Isis Sneed 2B- Articles of Confederation

The Articles of Confederation

The Articles of Confederation was the first form of government after the American Revolution. It was first ratified in 1781, adopted in 1777, and finally replaced in 1789 with the US Constitution. The purpose of the Articles of Confederation were to create a formal, limited authority for the wartime central government. It was a practical compromise born of necessity in the American Revolution and it was in effect until replaced by a new constitution. The Articles were a loose confederation of sovereign states and a weak, central government, leaving most power to states.
On paper, Congress had the power to regulate foreign affairs, war, postal services, to appoint military officers, control Indian affairs, borrow money, determine the value of coin, and issue bills of credit. However, the Articles gave Congress no power to enforce its requests to the states for money or troops and by the end of 1786, the governmental effectiveness had broken down. The Articles of Confederation lacked essential powers, such as those over taxation and interstate commerce and was unable to pay debts and could not enforce laws or judicial decisions. Most decisions required consent of 9 states and could only be amended with consent from all states.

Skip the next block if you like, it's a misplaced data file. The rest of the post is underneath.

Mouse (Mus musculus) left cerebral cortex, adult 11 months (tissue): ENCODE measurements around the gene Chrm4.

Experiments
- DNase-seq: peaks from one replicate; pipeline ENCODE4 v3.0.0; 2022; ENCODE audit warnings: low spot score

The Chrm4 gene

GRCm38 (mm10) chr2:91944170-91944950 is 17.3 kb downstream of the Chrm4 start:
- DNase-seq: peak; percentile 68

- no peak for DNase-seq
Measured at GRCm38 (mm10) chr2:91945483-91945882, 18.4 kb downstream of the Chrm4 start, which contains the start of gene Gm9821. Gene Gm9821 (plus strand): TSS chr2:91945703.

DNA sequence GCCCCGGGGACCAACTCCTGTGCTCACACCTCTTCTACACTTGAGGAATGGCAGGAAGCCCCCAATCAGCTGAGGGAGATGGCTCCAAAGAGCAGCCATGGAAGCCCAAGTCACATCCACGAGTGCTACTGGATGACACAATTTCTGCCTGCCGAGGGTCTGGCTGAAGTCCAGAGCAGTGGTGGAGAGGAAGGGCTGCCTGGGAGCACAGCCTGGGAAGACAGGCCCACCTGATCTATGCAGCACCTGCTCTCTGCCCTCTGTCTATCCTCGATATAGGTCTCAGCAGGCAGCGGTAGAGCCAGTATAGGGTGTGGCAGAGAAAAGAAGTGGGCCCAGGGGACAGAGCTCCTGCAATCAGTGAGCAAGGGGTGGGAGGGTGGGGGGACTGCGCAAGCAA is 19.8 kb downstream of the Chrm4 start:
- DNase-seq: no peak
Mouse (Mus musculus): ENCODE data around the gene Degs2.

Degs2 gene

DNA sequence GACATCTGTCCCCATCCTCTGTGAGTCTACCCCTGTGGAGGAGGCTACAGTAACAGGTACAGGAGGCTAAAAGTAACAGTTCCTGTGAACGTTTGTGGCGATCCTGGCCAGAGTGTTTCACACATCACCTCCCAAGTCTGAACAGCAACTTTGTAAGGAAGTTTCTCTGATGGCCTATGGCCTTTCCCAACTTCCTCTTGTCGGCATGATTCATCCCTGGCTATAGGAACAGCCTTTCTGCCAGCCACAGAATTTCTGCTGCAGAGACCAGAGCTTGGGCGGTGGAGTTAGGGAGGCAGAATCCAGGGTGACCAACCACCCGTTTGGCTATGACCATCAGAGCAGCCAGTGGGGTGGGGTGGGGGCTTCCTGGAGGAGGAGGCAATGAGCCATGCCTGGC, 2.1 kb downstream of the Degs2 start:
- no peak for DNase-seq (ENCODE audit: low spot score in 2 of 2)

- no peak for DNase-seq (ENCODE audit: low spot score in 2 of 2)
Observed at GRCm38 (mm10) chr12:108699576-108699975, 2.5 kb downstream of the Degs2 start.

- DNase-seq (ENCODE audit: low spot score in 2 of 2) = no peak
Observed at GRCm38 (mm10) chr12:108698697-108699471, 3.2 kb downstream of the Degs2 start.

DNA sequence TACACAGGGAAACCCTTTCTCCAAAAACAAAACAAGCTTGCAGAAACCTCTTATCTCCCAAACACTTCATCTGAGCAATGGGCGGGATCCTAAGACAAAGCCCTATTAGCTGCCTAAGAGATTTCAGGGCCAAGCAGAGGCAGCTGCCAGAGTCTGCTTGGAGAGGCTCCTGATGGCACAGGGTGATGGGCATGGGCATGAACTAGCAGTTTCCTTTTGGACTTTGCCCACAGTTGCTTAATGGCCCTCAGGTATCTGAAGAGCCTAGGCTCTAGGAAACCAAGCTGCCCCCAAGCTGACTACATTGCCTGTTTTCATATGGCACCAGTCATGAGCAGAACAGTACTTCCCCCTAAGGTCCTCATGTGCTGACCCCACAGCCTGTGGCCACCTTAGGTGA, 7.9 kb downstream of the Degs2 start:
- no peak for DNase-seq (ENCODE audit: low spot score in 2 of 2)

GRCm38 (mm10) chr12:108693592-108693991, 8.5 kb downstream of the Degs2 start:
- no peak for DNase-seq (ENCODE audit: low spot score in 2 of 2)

Van Cleve, George. "Articles of Confederation." Encyclopedia of the New American Nation. Ed. Paul Finkelman. Vol. 1. Detroit: Charles Scribner's Sons, 2006. 175-178. U.S. History in Context. Web. 21 Sept. 2015.

"Articles of Confederation." Britannica School. Encyclopædia Britannica, Inc., 2015. Web. 21 Sep. 2015. <>.

"The Articles of Confederation." Library of Congress, n.d. Web. 21 Sept. 2015.